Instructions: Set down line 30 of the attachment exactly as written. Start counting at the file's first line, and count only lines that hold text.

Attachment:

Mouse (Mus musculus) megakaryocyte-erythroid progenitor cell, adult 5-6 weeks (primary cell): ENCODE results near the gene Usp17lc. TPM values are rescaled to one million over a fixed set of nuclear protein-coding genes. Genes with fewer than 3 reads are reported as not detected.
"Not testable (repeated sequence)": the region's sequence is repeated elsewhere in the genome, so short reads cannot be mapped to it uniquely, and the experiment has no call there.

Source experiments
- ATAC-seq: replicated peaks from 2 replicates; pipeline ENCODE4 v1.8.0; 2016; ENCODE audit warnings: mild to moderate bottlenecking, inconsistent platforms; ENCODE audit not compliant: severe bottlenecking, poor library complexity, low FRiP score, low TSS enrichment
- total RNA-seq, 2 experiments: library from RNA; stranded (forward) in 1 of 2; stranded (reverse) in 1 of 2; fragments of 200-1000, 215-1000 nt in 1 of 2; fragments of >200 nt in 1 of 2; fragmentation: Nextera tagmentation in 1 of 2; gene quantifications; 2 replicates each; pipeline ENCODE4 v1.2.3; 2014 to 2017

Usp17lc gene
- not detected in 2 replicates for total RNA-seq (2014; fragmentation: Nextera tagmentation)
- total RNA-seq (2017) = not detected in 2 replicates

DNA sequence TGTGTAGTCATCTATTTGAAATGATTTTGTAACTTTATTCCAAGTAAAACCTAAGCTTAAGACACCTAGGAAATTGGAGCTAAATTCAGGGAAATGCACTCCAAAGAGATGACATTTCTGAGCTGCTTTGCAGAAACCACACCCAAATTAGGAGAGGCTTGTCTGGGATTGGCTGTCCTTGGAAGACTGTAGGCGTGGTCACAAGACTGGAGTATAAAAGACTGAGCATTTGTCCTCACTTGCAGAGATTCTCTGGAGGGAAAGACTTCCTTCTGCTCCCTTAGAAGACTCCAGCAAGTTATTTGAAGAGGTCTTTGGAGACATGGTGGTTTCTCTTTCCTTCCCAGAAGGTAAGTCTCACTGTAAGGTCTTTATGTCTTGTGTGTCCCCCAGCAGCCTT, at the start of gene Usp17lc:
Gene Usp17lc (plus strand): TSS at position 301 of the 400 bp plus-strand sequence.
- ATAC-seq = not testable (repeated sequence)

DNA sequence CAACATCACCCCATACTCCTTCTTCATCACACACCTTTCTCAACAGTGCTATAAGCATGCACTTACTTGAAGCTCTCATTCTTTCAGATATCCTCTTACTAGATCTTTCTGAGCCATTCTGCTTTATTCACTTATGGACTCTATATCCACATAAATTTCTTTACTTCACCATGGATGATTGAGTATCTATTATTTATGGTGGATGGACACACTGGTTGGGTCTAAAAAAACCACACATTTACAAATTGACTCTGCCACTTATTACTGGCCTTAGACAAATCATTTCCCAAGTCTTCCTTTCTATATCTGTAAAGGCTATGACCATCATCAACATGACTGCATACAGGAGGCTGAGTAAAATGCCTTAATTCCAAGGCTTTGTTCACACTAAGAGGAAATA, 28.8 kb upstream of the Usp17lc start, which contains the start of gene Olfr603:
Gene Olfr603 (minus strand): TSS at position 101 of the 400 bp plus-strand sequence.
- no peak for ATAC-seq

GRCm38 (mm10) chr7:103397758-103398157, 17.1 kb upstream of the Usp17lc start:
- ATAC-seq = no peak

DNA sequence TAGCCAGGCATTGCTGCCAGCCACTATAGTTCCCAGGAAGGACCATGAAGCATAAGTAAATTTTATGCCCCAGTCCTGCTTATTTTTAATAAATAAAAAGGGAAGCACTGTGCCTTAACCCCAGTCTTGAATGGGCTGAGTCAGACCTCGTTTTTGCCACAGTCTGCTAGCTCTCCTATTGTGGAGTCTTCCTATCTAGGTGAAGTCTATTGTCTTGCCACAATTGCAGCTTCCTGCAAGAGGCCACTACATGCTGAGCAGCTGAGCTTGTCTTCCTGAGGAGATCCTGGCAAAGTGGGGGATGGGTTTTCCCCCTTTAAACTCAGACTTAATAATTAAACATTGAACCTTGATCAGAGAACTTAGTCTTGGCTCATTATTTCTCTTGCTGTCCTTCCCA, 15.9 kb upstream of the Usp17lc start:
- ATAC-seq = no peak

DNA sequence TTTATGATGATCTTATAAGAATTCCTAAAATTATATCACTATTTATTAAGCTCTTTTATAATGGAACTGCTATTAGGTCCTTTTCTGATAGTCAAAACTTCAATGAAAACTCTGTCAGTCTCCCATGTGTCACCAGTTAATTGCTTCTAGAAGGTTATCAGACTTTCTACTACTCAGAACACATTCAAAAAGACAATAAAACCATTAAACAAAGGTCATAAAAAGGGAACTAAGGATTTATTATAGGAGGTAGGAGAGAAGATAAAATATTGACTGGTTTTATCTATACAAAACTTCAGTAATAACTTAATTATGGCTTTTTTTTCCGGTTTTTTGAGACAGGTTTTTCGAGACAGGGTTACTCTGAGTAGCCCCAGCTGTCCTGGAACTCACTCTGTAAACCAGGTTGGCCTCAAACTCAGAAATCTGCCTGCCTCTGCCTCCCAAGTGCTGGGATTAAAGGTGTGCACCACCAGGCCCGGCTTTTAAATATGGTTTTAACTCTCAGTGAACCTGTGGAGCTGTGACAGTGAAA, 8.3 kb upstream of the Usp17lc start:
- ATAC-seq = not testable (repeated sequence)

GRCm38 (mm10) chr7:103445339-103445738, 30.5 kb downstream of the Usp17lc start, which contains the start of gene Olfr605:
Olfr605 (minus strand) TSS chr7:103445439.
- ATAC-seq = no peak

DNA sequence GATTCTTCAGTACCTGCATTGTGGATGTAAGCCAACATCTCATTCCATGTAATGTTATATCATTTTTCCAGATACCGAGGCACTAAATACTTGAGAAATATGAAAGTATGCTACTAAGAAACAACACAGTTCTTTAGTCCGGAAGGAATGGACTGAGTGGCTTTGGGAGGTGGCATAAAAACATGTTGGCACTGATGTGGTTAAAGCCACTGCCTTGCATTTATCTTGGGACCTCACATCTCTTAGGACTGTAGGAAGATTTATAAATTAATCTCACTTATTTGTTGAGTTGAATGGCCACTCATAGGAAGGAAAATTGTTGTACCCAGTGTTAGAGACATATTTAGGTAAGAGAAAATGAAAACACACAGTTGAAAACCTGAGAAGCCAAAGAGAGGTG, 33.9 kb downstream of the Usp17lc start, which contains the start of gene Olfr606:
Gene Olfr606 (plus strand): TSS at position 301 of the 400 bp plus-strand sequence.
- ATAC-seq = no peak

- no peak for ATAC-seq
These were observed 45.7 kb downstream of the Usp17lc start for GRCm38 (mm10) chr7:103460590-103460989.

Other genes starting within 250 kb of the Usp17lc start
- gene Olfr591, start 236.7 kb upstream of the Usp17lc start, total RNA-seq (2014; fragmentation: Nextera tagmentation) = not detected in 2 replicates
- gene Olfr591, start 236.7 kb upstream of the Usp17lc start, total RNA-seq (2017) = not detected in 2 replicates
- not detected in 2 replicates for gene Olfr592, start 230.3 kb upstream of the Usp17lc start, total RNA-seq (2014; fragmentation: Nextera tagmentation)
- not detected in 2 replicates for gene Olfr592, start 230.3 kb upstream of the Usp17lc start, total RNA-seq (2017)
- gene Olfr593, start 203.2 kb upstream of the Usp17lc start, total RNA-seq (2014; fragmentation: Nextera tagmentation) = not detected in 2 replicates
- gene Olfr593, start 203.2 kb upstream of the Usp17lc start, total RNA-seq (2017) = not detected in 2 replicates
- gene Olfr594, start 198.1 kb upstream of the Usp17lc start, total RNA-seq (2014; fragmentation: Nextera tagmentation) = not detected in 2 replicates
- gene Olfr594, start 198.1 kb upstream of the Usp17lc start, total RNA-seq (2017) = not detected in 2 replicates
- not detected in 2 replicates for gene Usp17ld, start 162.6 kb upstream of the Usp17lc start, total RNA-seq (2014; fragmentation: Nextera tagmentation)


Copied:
- gene Olfr591, start 236.7 kb upstream of the Usp17lc start, total RNA-seq (2014; fragmentation: Nextera tagmentation) = not detected in 2 replicates